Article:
Iraqis bemoan lack of services in long, hot summer

BAGHDAD Wed Jul 11, 2007 8:32am EDT

1 of 4. An employee waits for customers in a store selling generators in central Baghdad, July 10, 2007. Generators are very much in demand in Baghdad, with most homes having one or more to ensure a supply of electricity throughout the day.

Credit: Reuters/Mohammed Ameen

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BAGHDAD (Reuters) - Iraqi schoolboy Sarmad Qais sleeps on the roof of his Baghdad home, desperate to escape the stifling heat inside. His family say they have not had electricity for 20 days. Their air-conditioners lie idle.

Qais does not bother to set his alarm clock to wake up for school -- the sound of mortars after dawn are usually enough.

"Having no power and water really annoys me," said 9-year-old Sarmad, speaking outside his home in central Baghdad's Karrada neighborhood, which like almost all Iraqi houses has a flat roof reached by stairs inside.

"I can't shower, I can't watch cartoons and I can't sleep because of the heat and mosquitoes. I wake up most mornings to the sound of explosions and mortars."

Many Iraqis say basic services are at their worst level in decades. More than four years of war has crippled infrastructure while unrelenting violence has hobbled reconstruction efforts.

To make matters worse, summer temperatures can remain above 40 degrees centigrade (104 degrees Fahrenheit) even at night.

Some residents say they get electricity in Baghdad and other provinces for around two hours a day, while water supplies are often cut for days at a time. Motorists sometimes queue for half a day to get petrol.

Taxi driver Mustafa al-Zubaidi said he had spent nine hours moving his car several hundred meters in a slow-moving queue in Baghdad's baking heat to get a tank of petrol.

The fact Iraq has the world's third largest oil reserves adds to his frustration.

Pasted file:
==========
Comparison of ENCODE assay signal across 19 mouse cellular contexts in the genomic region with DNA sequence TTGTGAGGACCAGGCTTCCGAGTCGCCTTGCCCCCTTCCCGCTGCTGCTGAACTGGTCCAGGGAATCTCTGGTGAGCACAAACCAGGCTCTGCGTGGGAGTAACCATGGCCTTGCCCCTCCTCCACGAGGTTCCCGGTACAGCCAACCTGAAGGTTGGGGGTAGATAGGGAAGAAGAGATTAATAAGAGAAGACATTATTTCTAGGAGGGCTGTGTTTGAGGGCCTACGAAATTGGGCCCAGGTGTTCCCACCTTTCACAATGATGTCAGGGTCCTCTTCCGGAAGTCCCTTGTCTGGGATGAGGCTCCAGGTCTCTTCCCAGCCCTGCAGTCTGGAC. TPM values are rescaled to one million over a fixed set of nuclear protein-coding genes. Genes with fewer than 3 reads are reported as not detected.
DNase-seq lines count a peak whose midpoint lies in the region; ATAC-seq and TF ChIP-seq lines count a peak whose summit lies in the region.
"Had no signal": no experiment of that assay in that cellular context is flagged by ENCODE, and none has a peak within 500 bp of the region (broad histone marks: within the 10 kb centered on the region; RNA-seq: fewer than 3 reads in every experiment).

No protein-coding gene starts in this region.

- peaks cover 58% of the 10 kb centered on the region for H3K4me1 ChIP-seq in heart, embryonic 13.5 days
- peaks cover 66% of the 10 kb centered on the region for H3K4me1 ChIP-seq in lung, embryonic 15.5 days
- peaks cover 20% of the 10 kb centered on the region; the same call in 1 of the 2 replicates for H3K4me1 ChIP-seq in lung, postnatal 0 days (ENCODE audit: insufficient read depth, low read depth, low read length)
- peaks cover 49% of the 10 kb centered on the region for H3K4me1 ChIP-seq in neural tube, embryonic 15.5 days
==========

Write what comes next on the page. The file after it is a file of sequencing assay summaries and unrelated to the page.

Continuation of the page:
"I don't know whether to laugh or cry when I see the situation with fuel in a country that sits on a sea of oil," he said, before edging closer to the petrol station.

The Qais family said they had no idea why they had not had electricity for 20 days. An Electricity Ministry official said it was because cables in their neighborhood needed repair.

But sleeping on the roof is not without risks.

A mortar round killed seven members of one family in the Sunni neighborhood of Fadhil in Baghdad last week as they slept on their roof. The dead included a couple and their four children, aged 9 to 17, police said.

"I had known them for more than 15 years. Suddenly this happened, they were killed in this horrible way," said Abu Ahmed, a neighbor. "It's so sad."

FUEL PIPELINE A "SIEVE"

Iraqi officials could not be reached to give details on electricity generation and water supplies.

But the Washington-based Brookings Institution, which compiles data on Iraq, said the average daily supply of electricity in Baghdad in May was 5.6 hours, compared to an estimated 16-24 hours before the U.S.-led invasion in 2003.

At a parliamentary hearing on Monday both the oil and the electricity ministers sought to explain the problems behind the current shortages of basic services.

Oil Minister Hussein al-Shahristani told lawmakers that acts of sabotage by insurgents and people drilling holes in fuel pipelines to steal refined oil products were a major reason for petrol shortages.

"In just one stretch of pipeline between Baghdad and Baiji, we found 1,488 holes," he said, referring to a key pipeline running from a refinery in the city of Baiji, 180 km (112 mile) south to the capital. "It doesn't function as a pipeline ... it's more like a sieve."

Electricity Minister Karim Waheed said systematic sabotage was to blame for the crisis in his ministry as well lengthy bureaucracy in releasing funds for new projects and maintenance.

It is a vicious cycle.

Officials at the Baghdad municipality say water cannot be purified and pumped without power. The Electricity Ministry says part of its problem is a lack of fuel to operate power stations while the Oil Ministry says a lack of electricity greatly increases demand for fuel for small generators at home.

Lamia Hasan, a mother of three, says her family are counting the days to October and November, when the weather cools.

"No one can stand the heat. My children don't understand why they can't watch television or sleep at night," Hasan said.

"We are not greedy, we gave up on the hope of living like the rest of the world long ago ... all we want is the luxury of water and a good night sleep."

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